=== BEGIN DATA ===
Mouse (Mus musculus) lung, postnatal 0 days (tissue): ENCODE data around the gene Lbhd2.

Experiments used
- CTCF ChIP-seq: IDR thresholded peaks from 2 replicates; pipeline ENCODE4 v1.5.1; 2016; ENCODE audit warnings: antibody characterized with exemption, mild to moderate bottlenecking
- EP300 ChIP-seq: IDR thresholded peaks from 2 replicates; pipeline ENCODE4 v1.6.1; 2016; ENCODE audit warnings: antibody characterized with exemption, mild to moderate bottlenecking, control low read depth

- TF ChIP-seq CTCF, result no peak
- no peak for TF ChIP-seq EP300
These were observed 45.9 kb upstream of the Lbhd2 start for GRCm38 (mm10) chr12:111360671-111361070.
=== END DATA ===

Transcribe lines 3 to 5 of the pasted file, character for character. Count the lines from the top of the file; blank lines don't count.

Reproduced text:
- CTCF ChIP-seq: IDR thresholded peaks from 2 replicates; pipeline ENCODE4 v1.5.1; 2016; ENCODE audit warnings: antibody characterized with exemption, mild to moderate bottlenecking
- EP300 ChIP-seq: IDR thresholded peaks from 2 replicates; pipeline ENCODE4 v1.6.1; 2016; ENCODE audit warnings: antibody characterized with exemption, mild to moderate bottlenecking, control low read depth

- TF ChIP-seq CTCF, result no peak